Computerese

Modern technology:
the good, the bad, the funny.


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Daughter of the poet Lord Byron and mathematician Anne Isabella Milbanke (known as “the princess of parallelograms”), Ada Lovelace, was known as The Mother of Software and The Enchantress of Numbers. Lovelace devised a method of using punchcards to calculate Bernoulli numbers, becoming the first computer programmer, and she collaborated with Charles Babbage, inventor of the first mechanical calculating machine.
Lovelace wrote a scientific paper in 1843 that anticipated the development of computer software, artificial intelligence and computer music.  In 1980 the U.S. Department of Defense named its computer language “Ada” in her honor. (adapted from article by Mary Bellis)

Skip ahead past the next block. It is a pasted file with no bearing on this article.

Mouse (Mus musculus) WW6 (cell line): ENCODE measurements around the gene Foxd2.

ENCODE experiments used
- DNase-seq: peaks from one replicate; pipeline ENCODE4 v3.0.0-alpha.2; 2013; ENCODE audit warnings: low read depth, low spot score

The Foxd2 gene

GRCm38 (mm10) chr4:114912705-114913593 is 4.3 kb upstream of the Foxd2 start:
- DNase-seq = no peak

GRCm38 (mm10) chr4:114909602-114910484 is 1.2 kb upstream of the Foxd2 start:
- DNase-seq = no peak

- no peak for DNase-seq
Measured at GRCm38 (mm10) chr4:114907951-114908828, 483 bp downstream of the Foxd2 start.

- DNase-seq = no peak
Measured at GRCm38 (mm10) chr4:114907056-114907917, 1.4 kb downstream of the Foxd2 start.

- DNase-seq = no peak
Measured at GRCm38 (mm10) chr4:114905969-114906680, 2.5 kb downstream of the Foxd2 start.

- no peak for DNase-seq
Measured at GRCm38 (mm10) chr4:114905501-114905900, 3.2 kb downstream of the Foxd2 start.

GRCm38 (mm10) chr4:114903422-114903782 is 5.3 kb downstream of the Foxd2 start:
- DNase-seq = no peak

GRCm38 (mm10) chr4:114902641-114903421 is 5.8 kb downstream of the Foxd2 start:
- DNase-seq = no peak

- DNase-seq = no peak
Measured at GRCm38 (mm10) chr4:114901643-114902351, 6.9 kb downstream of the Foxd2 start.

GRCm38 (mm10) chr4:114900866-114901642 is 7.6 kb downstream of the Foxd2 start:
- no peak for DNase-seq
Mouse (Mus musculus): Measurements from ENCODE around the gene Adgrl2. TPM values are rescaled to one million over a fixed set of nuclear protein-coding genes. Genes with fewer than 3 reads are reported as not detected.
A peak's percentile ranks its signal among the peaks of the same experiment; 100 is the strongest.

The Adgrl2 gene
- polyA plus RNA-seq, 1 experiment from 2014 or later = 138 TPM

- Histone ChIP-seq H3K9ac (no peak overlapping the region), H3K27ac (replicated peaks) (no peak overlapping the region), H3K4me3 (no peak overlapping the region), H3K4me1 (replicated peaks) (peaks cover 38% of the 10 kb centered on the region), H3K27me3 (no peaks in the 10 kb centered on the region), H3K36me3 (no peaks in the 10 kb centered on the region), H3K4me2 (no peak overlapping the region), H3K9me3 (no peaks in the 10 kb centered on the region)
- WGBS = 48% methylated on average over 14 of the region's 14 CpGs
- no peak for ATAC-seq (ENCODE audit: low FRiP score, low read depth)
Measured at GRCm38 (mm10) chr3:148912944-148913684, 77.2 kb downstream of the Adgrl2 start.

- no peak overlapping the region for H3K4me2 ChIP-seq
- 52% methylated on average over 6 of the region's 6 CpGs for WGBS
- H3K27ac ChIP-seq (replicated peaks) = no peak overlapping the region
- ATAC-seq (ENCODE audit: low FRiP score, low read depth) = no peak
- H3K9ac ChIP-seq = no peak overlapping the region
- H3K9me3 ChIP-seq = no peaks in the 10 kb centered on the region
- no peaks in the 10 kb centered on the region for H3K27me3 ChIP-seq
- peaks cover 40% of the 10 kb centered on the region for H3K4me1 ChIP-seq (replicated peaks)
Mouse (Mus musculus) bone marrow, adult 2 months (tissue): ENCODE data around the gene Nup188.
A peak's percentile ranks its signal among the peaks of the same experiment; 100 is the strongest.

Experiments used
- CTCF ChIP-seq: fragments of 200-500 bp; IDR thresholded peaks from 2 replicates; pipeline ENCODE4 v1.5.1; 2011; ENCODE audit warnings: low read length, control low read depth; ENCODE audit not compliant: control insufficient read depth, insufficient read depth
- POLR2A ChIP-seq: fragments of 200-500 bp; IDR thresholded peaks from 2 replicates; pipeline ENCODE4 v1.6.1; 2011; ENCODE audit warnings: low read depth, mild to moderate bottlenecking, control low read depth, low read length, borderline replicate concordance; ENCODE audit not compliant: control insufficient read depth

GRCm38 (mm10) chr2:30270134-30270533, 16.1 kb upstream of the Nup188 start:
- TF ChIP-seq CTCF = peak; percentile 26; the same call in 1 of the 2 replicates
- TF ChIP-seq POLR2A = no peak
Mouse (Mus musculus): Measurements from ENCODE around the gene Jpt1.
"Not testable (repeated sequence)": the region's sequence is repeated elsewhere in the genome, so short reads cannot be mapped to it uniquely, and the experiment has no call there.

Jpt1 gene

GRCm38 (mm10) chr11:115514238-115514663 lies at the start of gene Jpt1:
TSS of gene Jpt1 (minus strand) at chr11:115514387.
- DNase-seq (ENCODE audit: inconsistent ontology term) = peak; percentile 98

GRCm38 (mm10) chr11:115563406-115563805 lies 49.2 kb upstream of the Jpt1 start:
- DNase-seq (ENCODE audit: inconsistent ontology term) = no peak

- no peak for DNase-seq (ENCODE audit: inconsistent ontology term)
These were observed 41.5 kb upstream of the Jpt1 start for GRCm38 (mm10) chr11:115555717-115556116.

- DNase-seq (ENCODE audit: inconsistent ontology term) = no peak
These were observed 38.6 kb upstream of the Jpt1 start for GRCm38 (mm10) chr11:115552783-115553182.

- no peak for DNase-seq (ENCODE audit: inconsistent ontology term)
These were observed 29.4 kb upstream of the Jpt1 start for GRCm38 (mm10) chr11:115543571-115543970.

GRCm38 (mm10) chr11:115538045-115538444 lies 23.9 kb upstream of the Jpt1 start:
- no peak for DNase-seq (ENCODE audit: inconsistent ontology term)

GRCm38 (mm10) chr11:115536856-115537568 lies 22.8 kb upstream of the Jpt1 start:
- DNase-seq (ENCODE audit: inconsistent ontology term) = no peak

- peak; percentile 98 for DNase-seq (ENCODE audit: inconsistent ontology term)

Daughter of the poet Lord Byron and mathematician Anne Isabella Milbanke (known as “the princess of parallelograms”), Ada Lovelace, was known as The Mother of Software and The Enchantress of Numbers. Lovelace devised a method of using punchcards to calculate Bernoulli numbers, becoming the first computer programmer, and she collaborated with Charles Babbage, inventor of the first mechanical calculating machine.

Lovelace wrote a scientific paper in 1843 that anticipated the development of computer software, artificial intelligence and computer music.  In 1980 the U.S. Department of Defense named its computer language “Ada” in her honor. (adapted from article by Mary Bellis)